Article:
Large solutes such as high molecular weight proteins can be difficult to encapsulate in lipid vesicles. Passive trapping of these macromolecular solutes during vesicle formation typically results in concentrations inside the vesicles that are much lower than in the external solution. Here, we investigated the effect of macromolecular crowding on passive encapsulation of biological macromolecules with molecular weights ranging from 52 kDa to 660 kDa within both individual giant lipid vesicles (GVs, >3 μm diameter) and populations of 200 nm diameter large unilamellar vesicles (LUVs). Fluorescently labeled biomacromolecules were encapsulated during vesicle formation in the presence or absence of three weight percent poly(ethylene glycol) (PEG; 8 kDa) or dextran 500 kDa, which served as crowding agents. Encapsulation efficiency of the labeled biomolecules was higher for the lower molecular weight solutes, with internal concentrations essentially equal to external concentrations for labeled biomacromolecules with hydrodynamic radii (rh) less than 10 nm. In contrast, internal concentrations were reduced markedly for larger solutes with rh ≥ 10 nm. Addition of PEG or dextran during vesicle formation improved encapsulation of these larger proteins up to the same levels as observed for the smaller proteins, such that internal and external concentrations were equal. This observation is consistent with PEG and dextran acting as volume excluders, reducing the hydrodynamic radius of the biomacromolecules and increasing their encapsulation. This work demonstrates a simple and general route to improved encapsulation of otherwise poorly encapsulated macromolecular solutes in both GV and LUVs up to their concentration in the solution present during vesicle formation.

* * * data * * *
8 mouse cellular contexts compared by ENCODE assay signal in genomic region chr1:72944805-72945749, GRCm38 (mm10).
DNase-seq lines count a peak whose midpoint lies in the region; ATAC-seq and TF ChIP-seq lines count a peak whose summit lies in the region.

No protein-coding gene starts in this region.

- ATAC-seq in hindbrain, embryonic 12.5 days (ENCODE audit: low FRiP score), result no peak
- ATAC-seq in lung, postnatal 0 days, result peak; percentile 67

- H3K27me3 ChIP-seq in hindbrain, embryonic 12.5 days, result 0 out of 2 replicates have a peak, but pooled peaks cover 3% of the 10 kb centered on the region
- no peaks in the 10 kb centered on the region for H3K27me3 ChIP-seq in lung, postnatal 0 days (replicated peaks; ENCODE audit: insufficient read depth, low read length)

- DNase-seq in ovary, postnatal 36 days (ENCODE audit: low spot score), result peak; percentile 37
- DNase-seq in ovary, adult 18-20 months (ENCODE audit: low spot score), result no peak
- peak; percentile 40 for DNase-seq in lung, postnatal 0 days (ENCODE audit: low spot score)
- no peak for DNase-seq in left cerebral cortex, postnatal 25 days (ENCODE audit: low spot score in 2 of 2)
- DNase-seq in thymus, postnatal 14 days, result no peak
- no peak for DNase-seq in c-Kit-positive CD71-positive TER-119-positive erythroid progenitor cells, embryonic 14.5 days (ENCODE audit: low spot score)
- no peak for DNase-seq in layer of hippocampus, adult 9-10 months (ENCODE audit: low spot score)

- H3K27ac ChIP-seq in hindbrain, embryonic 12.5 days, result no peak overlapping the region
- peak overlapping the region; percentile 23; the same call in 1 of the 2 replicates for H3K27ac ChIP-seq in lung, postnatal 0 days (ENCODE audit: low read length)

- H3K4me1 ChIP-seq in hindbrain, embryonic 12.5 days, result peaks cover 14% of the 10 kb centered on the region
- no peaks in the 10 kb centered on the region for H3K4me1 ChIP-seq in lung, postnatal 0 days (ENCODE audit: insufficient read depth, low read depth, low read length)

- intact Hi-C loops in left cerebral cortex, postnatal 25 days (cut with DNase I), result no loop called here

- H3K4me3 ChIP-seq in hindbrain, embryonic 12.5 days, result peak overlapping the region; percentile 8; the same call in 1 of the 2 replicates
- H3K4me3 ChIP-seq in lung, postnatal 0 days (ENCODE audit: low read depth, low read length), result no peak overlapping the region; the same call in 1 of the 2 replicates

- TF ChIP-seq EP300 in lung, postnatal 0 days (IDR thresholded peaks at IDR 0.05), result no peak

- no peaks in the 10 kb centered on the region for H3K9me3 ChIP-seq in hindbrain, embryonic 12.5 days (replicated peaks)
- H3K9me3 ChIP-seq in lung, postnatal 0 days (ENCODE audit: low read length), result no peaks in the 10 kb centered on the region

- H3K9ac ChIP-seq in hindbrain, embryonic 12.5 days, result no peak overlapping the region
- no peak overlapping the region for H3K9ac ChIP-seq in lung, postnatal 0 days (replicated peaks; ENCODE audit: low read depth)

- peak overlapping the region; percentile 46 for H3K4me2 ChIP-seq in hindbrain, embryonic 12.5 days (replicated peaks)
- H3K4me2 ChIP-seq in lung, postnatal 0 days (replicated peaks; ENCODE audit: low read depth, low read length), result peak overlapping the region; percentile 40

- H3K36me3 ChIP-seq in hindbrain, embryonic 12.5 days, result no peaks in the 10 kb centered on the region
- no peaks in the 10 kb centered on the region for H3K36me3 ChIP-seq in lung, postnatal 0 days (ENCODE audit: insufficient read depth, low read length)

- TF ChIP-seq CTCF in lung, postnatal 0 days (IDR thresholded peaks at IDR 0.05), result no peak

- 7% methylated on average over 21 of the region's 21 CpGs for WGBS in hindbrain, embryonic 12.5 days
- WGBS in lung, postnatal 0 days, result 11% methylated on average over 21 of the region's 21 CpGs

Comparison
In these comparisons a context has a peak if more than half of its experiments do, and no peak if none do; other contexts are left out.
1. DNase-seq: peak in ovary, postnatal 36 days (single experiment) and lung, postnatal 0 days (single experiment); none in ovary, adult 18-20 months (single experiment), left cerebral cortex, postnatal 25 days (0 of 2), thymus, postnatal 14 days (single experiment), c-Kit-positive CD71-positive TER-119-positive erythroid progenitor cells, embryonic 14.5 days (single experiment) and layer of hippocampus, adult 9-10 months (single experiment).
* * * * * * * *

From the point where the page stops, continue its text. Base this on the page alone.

All Science Journal Classification (ASJC) codes
- Materials Science(all)
- Condensed Matter Physics
- Surfaces and Interfaces